cfo.com

Print this article | Return to Article | Return to CFO.com

When Is a Dividend Deductible?

A recent tax law case involving Ralston Purina's ESOP highlights a riff between two courts.
Robert Willens, CFO.com | US
September 18, 2008

One of the more contentious tax issues that has cropped up over the past few years is the question of whether distributions in redemption of stock held by an Employee Stock Ownership Plan (ESOP) can be deducted by the distributing corporation. The view of the Internal Revenue Service is that these distributions cannot be deducted. However, some courts that have considered the question disagee.

First, it is important to look at one court that agrees with the IRS — the U.S. Tax Court, which continues to cling to its position that, by reason of the application of Section 162(k) of the Tax Code, the distributions are not deductible — although they constitute "applicable dividends." The court has recently reaffirmed its stance on this issue in Ralston Purina Company and Subsidiaries v. Commissioner, 131 T.C. No. 4 (2008).

In 1989, Ralston Purina amended its Savings Investment Plan (SIP) for employees, adding an ESOP feature to such plan. On February 1, 1989, the SIP purchased 4,511,414 shares of newly-issued convertible preferred stock from Ralston Purina at a price of $110.83 per share. To finance this purchase, the SIP borrowed some $500 million from institutional lenders.

Ralston Purina, as is typical of these arrangements, guaranteed the ESOP loan. In August 1994, the company redeemed 28,224 shares of preferred stock from the SIP for $3,128,066. The SIP, in turn, distributed the entire amount to terminating participants by December 31, 1994. Then, in February 1995, Ralston Purina redeemed 56,645 shares of preferred stock from the SIP for $6,277,965. All of the proceeds of this redemption were distributed to terminating participants during the period from February 21, 1995 through July 20, 1995.

The company claimed it was entitled to a deduction, under Section 404(k) of the tax code, for amounts it paid to the SIP to redeem its preferred stock that was then distributed to plan participants. Ralston Purina contended that the payments it made to the SIP, in redemption of a portion of the preferred stock held by the SIP, were "essentially equivalent to dividends" within the meaning of Section 302(b)(1). The IRS did not contest that conclusion. It did, however, vigorously contest the conclusion that the "redemption dividends" were deductible.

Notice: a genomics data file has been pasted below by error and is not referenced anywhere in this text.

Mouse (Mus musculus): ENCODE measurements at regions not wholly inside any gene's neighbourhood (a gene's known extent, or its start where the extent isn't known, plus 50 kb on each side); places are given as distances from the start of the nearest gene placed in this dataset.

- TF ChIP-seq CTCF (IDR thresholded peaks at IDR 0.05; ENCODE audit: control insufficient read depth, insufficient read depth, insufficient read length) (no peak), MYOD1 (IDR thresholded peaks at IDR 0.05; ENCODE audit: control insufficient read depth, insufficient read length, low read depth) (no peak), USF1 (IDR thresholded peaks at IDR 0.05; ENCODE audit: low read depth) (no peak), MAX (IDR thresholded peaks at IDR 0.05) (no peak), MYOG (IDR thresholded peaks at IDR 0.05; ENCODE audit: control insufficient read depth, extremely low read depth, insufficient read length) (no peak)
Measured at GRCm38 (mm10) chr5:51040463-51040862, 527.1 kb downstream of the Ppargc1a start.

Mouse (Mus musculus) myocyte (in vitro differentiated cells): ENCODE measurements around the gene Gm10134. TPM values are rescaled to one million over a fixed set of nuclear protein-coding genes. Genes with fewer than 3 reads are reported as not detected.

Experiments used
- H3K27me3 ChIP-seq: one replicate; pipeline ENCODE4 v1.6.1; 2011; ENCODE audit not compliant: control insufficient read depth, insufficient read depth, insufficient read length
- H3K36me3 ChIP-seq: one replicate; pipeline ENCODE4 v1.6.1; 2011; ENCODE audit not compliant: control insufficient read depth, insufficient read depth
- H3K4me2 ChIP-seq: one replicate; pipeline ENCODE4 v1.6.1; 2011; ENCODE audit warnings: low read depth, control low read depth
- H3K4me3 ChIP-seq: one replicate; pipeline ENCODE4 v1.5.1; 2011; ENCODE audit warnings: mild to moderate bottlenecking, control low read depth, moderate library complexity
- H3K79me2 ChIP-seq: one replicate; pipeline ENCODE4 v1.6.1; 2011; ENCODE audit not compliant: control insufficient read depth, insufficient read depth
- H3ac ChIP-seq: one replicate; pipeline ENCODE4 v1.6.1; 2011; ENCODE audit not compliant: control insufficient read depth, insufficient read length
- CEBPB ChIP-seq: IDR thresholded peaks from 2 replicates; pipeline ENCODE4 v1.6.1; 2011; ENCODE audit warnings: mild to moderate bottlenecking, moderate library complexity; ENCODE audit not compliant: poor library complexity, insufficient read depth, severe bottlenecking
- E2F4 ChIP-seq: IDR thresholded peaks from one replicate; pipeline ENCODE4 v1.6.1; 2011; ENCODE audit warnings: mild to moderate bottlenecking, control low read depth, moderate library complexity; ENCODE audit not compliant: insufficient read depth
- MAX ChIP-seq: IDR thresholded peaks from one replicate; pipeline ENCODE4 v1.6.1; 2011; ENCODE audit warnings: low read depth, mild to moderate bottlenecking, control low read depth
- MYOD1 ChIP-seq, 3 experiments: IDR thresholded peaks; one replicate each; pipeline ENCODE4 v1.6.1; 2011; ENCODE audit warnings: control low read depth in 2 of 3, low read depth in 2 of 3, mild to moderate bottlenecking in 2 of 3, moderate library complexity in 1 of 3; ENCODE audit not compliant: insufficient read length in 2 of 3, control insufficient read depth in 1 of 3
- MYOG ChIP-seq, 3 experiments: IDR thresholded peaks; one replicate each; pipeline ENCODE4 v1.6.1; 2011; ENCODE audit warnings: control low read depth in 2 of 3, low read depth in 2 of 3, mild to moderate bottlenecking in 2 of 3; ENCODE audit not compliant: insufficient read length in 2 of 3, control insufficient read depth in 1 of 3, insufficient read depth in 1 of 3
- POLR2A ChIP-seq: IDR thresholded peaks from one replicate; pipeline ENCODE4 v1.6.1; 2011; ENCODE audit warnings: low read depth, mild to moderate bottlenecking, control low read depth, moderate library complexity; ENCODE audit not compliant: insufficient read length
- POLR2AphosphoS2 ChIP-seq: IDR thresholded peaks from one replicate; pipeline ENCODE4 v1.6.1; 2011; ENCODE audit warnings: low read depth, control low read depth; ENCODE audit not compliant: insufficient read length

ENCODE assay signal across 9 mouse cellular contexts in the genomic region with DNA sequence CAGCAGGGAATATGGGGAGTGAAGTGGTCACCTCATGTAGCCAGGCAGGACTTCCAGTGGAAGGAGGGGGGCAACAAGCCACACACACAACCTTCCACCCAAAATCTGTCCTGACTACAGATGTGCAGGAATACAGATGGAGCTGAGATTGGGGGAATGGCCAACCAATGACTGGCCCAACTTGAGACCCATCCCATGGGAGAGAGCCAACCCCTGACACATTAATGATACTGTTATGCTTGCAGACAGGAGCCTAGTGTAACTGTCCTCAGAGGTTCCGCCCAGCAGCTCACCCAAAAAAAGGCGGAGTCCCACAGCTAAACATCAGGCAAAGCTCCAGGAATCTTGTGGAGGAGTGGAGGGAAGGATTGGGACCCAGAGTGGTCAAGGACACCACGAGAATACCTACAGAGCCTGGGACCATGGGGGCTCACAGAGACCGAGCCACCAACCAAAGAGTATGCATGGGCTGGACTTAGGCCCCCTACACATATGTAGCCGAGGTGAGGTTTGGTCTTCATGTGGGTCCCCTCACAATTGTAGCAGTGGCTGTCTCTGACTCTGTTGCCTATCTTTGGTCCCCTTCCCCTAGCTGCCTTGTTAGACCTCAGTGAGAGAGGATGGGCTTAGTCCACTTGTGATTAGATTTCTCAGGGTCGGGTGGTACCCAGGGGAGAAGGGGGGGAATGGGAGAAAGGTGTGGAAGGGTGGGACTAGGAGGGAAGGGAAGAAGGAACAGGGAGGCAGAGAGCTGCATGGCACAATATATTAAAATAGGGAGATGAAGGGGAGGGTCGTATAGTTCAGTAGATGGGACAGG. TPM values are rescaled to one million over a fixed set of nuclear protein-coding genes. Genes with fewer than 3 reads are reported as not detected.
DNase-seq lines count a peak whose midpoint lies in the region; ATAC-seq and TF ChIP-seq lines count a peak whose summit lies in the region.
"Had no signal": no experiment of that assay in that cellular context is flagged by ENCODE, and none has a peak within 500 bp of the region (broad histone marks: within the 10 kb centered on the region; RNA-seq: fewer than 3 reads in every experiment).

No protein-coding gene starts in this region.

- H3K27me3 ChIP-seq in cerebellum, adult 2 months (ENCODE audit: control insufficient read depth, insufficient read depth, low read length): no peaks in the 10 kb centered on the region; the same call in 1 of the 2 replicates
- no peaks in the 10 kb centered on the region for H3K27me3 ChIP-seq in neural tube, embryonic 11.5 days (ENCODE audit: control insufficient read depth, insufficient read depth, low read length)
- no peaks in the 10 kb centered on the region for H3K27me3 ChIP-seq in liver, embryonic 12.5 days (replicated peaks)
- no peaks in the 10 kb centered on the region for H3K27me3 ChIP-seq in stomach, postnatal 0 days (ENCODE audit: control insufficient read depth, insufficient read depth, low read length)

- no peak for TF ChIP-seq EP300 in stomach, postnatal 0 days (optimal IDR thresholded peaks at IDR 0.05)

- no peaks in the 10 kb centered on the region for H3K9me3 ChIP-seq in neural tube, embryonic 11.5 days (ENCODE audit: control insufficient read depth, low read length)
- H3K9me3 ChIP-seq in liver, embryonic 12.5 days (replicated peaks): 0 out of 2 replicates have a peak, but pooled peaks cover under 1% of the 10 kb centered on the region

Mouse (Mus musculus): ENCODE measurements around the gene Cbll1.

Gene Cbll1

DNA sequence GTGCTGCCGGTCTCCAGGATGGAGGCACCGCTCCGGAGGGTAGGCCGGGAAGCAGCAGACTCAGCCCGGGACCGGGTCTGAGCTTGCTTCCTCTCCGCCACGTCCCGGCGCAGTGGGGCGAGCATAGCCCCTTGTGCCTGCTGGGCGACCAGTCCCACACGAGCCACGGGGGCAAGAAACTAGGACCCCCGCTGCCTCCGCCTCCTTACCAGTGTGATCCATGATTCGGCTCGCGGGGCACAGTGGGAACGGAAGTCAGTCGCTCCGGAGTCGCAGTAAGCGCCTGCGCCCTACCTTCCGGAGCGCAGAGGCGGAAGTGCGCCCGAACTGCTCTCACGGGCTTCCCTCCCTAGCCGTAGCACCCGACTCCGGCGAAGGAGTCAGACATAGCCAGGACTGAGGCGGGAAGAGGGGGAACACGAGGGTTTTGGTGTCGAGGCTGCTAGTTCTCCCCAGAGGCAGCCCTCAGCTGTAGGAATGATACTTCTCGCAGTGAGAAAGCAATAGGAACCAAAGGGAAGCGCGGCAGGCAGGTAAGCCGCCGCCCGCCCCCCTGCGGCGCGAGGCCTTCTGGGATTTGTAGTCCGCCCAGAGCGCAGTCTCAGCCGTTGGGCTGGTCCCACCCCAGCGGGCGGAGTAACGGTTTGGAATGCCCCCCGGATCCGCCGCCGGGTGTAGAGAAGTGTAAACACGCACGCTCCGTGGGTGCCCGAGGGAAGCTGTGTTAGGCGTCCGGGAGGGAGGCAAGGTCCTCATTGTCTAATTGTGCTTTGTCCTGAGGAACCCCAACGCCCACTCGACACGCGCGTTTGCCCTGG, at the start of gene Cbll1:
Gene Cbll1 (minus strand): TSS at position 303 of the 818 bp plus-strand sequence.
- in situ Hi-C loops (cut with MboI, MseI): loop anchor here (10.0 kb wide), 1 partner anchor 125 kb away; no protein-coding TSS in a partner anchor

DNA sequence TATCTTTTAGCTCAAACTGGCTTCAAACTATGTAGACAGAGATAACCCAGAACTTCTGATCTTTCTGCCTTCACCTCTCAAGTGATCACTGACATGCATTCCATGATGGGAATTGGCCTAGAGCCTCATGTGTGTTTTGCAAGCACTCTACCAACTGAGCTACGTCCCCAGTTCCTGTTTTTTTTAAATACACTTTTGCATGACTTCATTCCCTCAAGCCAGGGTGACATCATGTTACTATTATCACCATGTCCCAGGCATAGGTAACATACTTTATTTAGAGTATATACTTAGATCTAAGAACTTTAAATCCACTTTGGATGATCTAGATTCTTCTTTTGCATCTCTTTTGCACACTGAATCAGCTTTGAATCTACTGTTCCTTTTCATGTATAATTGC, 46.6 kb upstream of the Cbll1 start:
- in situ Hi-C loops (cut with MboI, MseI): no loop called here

Applicable Dividends
The tax code — specifically Section 404(k)(1) — states that in the case of a corporation, a deduction is allowed for a taxable year in the amount of any applicable dividend paid in cash by the corporation with respect to applicable employer securities. An applicable dividend is defined as any dividend which: (1) is paid in cash to the plan's participants or their beneficiaries; (2) is paid to the plan and is distributed in cash to participants or their beneficiaries not later than 90 days after the close of the plan year in which the dividend is paid; or (3) is used to make payments on a loan (the proceeds of which were employed by the ESOP to acquire employer securities) described in Section 404(a)(9) of the tax code.

The IRS, however, may disallow the deduction for any dividend (otherwise deductible) if it determines that such dividend "constitutes, in substance, an evasion of tax." (See Section 404(k)(5)(A).)

In addition, Section 162(k)(1) provides that no deduction otherwise allowable will be allowed for any amount paid or incurred by a corporation in connection with the redemption of its stock1. To be sure, the redemption dividends at issue here do not fall within any of the exceptions set forth in Section 162(k)(2).

In fact, in Boise Cascade Corp. v. United States, 329 F.3d 751 (9th Cir. 2003), the district court concluded that, with respect to a virtually identical transaction, that the ESOP was the owner of the redeemed stock. As a result, the redemptions did not result in a meaningful reduction of the ESOP's proportionate interest in the corporation, so the redemption distributions qualified for dividend treatment.

The court went on to say that "...the key question is whether distributions to ESOP participants were payments made in connection with the redemption of the preferred stock...." If they were, Section 162(k) would disallow a deduction for the amounts paid. The court, however, concluded that the payments (made by the ESOP to the plan participants) were not made in connection with the redemption of stock and, therefore, Section 162(k) did not operate to disallow a deduction for those payments.